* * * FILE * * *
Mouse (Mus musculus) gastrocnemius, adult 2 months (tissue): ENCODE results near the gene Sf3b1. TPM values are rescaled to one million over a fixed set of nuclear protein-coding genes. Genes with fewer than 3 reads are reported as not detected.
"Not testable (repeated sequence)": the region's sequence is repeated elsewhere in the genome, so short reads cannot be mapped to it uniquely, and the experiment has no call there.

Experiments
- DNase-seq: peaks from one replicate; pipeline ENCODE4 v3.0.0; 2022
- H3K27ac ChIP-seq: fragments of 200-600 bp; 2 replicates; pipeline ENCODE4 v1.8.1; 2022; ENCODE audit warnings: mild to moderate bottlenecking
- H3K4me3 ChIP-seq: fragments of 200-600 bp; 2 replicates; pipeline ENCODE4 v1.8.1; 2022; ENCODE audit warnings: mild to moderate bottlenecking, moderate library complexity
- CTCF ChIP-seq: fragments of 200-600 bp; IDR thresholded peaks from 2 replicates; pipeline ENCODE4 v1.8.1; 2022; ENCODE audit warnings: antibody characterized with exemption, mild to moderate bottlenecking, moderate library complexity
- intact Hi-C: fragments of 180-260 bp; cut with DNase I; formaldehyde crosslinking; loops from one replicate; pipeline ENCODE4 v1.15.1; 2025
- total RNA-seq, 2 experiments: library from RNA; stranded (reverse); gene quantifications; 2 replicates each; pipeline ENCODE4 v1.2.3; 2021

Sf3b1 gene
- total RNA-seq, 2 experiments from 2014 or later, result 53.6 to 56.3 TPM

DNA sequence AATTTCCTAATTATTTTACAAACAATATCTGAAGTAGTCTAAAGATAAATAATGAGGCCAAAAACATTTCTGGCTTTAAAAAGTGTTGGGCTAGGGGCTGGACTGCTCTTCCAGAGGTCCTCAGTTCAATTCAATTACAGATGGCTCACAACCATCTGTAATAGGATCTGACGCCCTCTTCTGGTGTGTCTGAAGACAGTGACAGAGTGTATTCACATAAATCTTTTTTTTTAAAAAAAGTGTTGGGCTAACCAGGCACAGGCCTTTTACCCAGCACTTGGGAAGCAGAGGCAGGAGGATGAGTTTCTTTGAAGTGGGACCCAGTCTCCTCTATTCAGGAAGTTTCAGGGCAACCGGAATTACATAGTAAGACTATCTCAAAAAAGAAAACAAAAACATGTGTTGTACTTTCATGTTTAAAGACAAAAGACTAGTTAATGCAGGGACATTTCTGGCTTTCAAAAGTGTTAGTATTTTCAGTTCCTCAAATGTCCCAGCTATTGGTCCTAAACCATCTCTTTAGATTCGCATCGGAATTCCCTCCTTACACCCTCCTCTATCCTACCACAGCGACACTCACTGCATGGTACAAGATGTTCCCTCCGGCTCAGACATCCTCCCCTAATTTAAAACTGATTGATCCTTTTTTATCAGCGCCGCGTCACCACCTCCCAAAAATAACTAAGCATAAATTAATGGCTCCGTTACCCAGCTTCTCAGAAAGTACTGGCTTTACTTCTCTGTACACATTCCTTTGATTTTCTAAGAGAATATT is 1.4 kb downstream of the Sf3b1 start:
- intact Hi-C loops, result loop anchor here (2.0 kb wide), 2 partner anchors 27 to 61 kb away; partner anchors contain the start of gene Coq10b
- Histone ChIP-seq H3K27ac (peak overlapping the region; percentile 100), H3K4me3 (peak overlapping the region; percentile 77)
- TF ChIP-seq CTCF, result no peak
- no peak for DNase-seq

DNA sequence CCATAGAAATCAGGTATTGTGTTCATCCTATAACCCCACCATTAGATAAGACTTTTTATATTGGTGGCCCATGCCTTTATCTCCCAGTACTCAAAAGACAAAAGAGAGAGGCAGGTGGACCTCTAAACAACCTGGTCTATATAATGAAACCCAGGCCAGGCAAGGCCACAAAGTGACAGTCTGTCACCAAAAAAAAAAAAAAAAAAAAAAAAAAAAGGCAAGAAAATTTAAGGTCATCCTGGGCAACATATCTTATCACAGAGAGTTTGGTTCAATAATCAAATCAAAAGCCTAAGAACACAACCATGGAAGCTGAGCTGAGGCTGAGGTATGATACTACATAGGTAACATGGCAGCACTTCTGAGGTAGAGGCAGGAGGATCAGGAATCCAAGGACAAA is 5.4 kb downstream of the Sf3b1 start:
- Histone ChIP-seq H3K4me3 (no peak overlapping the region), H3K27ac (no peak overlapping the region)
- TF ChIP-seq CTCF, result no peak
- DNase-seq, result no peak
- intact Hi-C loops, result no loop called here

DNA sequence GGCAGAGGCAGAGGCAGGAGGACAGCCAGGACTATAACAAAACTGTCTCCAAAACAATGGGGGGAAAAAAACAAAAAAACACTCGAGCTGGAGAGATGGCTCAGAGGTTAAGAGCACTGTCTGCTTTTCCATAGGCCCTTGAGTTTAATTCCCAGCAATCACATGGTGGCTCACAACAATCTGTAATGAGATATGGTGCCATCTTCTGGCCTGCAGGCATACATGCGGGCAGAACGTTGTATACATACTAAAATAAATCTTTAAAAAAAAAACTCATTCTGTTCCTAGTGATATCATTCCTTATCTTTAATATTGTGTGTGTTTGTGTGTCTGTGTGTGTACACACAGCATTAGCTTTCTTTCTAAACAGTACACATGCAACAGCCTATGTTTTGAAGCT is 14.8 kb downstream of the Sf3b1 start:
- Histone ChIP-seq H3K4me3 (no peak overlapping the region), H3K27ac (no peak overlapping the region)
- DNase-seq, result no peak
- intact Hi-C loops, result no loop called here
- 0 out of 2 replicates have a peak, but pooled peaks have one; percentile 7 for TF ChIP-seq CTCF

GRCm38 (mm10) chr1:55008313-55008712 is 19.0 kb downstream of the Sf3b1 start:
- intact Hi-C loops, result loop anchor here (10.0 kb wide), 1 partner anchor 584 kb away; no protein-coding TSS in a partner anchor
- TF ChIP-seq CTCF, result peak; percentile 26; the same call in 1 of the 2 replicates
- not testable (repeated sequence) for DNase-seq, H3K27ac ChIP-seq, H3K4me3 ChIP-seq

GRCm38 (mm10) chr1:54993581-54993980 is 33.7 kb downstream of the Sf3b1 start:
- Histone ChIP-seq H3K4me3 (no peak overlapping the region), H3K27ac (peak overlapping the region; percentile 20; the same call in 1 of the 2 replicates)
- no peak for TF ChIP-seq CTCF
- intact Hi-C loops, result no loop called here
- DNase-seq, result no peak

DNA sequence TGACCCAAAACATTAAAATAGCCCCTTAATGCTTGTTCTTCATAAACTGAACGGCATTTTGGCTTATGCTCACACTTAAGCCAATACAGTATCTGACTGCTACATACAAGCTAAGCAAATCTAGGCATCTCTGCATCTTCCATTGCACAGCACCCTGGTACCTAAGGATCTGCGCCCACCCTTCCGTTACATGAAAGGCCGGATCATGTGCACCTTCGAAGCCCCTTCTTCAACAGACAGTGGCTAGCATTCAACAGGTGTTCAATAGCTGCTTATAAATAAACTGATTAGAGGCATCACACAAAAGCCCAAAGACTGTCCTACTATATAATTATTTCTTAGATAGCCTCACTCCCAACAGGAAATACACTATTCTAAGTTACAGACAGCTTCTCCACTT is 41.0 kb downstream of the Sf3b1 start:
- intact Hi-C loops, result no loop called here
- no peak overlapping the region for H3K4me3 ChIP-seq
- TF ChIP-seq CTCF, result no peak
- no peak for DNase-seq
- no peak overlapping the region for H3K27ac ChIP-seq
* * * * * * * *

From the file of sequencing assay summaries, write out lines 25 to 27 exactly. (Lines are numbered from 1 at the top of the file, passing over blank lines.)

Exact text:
- intact Hi-C loops, result no loop called here
- 0 out of 2 replicates have a peak, but pooled peaks have one; percentile 7 for TF ChIP-seq CTCF

GRCm38 (mm10) chr1:55008313-55008712 is 19.0 kb downstream of the Sf3b1 start: